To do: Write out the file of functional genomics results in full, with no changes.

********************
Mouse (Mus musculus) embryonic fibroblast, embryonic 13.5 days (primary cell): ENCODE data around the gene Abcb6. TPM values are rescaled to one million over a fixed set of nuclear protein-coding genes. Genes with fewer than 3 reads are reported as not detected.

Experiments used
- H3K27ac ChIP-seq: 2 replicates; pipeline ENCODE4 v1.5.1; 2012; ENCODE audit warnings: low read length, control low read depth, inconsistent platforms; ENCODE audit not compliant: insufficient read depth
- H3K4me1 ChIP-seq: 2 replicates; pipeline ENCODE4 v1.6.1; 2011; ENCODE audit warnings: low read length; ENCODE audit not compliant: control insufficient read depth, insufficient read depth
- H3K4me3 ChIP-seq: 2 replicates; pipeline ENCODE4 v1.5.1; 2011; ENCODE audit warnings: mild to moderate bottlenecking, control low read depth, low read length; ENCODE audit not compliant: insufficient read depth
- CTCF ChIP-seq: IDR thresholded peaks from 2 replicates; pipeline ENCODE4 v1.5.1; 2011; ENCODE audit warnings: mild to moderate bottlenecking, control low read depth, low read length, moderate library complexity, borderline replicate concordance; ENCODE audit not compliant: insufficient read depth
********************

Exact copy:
Mouse (Mus musculus) embryonic fibroblast, embryonic 13.5 days (primary cell): ENCODE data around the gene Abcb6. TPM values are rescaled to one million over a fixed set of nuclear protein-coding genes. Genes with fewer than 3 reads are reported as not detected.

Experiments used
- H3K27ac ChIP-seq: 2 replicates; pipeline ENCODE4 v1.5.1; 2012; ENCODE audit warnings: low read length, control low read depth, inconsistent platforms; ENCODE audit not compliant: insufficient read depth
- H3K4me1 ChIP-seq: 2 replicates; pipeline ENCODE4 v1.6.1; 2011; ENCODE audit warnings: low read length; ENCODE audit not compliant: control insufficient read depth, insufficient read depth
- H3K4me3 ChIP-seq: 2 replicates; pipeline ENCODE4 v1.5.1; 2011; ENCODE audit warnings: mild to moderate bottlenecking, control low read depth, low read length; ENCODE audit not compliant: insufficient read depth
- CTCF ChIP-seq: IDR thresholded peaks from 2 replicates; pipeline ENCODE4 v1.5.1; 2011; ENCODE audit warnings: mild to moderate bottlenecking, control low read depth, low read length, moderate library complexity, borderline replicate concordance; ENCODE audit not compliant: insufficient read depth